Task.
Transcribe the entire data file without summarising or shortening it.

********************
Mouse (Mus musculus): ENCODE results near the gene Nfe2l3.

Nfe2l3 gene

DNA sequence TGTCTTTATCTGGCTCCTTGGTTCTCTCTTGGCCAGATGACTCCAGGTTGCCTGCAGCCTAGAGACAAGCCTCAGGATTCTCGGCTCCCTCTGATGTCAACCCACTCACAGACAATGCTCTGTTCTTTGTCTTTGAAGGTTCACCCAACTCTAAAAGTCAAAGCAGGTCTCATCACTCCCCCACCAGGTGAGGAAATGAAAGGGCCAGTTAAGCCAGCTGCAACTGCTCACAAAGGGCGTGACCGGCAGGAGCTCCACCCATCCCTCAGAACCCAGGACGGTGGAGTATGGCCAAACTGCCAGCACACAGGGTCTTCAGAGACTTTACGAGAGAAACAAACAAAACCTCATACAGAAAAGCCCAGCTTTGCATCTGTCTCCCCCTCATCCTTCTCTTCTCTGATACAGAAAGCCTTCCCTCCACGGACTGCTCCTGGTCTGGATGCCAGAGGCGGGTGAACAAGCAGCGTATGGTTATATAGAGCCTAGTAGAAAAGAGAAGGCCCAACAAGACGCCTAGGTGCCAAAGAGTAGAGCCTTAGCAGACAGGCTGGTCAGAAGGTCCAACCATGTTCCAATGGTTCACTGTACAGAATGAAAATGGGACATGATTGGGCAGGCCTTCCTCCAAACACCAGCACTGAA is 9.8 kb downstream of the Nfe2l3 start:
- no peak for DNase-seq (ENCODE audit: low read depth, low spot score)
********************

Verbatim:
Mouse (Mus musculus): ENCODE results near the gene Nfe2l3.

Nfe2l3 gene

DNA sequence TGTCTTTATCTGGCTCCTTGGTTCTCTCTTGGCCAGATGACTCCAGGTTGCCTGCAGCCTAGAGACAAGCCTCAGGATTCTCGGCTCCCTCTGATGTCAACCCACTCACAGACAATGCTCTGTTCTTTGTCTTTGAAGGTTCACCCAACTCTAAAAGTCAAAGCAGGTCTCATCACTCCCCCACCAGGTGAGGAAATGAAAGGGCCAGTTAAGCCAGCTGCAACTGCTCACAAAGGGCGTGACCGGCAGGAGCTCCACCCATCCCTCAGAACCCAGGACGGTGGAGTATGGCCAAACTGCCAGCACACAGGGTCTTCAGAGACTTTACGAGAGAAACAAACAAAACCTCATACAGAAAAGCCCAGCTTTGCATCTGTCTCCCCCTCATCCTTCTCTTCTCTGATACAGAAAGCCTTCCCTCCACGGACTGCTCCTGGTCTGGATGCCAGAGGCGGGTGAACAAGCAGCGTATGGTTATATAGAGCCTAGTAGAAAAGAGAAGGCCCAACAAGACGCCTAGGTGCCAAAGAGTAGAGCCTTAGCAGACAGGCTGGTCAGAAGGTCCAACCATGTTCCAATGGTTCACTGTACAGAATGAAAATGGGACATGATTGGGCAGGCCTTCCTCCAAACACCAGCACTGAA is 9.8 kb downstream of the Nfe2l3 start:
- no peak for DNase-seq (ENCODE audit: low read depth, low spot score)